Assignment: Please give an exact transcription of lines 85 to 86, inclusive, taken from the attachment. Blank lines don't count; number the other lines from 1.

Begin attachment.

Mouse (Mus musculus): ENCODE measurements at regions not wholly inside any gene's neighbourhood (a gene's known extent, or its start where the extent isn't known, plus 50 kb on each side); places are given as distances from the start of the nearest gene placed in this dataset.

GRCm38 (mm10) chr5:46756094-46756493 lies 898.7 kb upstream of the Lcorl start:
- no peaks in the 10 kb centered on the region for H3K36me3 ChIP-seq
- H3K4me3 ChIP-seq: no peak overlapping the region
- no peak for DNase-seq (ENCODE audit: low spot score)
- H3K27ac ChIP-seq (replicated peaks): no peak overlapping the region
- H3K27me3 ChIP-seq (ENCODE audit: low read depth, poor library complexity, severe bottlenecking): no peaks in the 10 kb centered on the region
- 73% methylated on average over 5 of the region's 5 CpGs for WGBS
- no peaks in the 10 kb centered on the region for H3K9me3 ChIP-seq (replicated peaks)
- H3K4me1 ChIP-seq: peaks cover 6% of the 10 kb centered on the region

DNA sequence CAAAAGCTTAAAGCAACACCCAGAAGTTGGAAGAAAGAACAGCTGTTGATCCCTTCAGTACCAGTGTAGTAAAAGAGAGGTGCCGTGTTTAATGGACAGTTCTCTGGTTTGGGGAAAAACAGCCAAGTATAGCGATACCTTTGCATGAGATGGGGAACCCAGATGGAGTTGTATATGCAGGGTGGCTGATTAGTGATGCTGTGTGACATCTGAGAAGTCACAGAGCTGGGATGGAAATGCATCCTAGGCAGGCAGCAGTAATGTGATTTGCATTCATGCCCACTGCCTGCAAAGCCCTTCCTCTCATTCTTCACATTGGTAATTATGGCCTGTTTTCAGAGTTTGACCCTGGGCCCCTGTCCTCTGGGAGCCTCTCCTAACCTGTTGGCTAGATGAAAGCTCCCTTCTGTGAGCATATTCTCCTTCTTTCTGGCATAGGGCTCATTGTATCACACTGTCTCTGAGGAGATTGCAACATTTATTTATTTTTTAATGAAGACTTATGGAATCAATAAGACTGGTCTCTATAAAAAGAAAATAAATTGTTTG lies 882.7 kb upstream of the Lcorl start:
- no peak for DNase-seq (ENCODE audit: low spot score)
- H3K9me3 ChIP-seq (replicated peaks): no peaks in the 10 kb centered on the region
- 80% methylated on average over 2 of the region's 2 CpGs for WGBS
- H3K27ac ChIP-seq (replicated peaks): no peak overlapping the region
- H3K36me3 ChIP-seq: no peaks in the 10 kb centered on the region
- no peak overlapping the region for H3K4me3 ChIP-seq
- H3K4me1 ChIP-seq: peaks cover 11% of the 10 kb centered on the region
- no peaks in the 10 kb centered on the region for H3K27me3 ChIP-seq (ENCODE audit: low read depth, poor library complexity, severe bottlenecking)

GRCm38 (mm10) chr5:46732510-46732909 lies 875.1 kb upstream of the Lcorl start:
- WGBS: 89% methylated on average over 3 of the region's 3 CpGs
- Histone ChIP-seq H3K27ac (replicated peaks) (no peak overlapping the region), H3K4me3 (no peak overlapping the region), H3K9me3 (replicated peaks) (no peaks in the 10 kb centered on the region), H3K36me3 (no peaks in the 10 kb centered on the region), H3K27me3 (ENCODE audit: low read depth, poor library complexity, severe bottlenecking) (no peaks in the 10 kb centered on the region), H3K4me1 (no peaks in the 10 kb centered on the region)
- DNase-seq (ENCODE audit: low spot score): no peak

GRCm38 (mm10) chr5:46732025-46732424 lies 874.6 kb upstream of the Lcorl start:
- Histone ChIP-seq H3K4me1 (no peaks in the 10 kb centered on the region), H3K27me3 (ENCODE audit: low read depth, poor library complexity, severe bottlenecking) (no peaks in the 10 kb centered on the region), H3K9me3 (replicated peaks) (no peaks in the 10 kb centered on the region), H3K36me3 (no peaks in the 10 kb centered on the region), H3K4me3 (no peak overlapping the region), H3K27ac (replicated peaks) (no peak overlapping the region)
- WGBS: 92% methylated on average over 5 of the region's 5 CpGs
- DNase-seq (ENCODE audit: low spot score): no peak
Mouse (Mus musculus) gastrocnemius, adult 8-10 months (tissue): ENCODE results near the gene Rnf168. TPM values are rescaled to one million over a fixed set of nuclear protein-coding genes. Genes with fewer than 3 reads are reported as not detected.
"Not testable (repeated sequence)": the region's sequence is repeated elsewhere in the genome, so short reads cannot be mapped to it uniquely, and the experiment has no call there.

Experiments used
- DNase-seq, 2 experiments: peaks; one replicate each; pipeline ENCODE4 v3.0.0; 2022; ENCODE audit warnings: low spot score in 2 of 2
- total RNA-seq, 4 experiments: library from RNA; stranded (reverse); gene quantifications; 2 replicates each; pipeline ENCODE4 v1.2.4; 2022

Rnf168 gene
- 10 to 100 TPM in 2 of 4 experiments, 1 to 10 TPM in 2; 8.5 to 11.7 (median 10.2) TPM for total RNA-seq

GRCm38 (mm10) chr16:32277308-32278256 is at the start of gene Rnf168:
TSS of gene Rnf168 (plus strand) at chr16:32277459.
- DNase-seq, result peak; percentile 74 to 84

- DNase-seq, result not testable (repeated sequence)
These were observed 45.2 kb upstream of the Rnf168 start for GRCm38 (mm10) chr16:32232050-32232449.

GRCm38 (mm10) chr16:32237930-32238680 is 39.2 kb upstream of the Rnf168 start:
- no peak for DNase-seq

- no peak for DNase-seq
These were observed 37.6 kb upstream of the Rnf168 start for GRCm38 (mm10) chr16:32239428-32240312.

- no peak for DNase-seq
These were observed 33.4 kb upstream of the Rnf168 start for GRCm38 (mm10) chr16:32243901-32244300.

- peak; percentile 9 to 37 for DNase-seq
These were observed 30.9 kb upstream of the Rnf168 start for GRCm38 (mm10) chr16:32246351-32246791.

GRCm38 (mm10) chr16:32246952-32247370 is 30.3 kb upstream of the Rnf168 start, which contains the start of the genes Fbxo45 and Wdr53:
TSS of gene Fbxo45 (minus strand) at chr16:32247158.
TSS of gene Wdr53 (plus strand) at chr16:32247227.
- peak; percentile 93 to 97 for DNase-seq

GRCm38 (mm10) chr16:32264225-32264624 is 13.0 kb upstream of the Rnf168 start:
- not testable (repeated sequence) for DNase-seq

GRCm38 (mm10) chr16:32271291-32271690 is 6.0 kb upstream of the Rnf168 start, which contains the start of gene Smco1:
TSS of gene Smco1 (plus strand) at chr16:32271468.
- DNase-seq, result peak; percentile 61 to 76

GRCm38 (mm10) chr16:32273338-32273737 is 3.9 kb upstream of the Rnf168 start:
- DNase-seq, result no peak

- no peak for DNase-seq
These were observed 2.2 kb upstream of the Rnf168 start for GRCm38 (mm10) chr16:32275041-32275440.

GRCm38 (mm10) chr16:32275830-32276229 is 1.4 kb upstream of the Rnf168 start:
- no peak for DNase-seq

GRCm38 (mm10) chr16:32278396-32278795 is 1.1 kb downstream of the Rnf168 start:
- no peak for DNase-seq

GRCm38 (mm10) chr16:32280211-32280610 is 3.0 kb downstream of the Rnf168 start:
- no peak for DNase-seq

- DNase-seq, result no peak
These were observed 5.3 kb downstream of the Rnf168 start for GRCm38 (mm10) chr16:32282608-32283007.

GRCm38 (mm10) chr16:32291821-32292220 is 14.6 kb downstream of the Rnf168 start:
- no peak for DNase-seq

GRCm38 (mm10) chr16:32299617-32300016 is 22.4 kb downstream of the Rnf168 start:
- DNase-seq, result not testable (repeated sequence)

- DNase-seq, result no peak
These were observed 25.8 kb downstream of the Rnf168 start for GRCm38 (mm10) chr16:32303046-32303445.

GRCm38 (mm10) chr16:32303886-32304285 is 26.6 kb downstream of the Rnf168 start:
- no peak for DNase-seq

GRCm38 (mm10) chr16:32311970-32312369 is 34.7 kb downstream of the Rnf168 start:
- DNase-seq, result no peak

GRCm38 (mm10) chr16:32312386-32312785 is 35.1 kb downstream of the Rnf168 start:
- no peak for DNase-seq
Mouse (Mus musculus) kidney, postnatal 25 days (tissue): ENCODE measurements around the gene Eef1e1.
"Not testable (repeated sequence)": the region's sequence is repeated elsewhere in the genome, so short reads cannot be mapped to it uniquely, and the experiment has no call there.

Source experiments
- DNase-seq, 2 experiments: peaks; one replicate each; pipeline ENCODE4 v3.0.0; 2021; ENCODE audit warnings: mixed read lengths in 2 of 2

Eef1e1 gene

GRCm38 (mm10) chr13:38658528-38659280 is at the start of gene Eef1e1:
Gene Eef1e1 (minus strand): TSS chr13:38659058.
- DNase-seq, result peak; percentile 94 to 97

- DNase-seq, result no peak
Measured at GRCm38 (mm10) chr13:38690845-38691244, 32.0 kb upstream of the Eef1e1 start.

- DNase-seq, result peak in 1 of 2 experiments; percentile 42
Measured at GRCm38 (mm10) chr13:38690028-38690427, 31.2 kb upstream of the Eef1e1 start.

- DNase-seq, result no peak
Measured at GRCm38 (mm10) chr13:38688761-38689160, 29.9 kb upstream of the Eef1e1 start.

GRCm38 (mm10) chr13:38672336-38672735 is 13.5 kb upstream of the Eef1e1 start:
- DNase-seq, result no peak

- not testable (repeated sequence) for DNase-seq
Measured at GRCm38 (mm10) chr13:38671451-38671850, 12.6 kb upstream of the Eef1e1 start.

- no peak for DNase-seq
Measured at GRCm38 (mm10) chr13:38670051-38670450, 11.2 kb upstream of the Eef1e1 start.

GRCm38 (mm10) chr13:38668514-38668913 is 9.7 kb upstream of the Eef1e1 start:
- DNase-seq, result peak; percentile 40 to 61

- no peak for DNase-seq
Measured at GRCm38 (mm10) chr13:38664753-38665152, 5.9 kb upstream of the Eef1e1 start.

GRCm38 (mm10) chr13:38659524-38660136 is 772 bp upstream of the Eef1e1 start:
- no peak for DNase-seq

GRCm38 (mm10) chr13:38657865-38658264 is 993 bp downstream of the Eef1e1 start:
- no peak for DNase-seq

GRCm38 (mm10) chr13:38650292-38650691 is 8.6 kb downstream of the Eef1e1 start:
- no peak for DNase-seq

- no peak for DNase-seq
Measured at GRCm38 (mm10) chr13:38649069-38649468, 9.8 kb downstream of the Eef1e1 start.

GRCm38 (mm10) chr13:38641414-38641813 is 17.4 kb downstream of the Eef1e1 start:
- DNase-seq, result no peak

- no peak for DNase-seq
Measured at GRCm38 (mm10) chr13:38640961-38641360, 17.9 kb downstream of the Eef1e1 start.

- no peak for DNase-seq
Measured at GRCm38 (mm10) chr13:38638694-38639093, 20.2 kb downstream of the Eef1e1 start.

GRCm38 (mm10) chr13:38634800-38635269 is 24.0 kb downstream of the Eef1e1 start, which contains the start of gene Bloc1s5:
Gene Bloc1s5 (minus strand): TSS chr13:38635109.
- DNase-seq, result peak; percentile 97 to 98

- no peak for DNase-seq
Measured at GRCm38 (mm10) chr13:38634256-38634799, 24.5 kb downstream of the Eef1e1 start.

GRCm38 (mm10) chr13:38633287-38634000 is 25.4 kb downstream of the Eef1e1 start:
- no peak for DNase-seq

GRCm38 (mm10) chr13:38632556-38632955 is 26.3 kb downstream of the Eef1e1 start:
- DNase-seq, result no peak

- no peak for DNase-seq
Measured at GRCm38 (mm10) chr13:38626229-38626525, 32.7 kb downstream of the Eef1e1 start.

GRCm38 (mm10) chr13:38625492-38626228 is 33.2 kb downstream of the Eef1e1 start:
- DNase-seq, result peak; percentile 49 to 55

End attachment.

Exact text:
Eef1e1 gene

GRCm38 (mm10) chr13:38658528-38659280 is at the start of gene Eef1e1: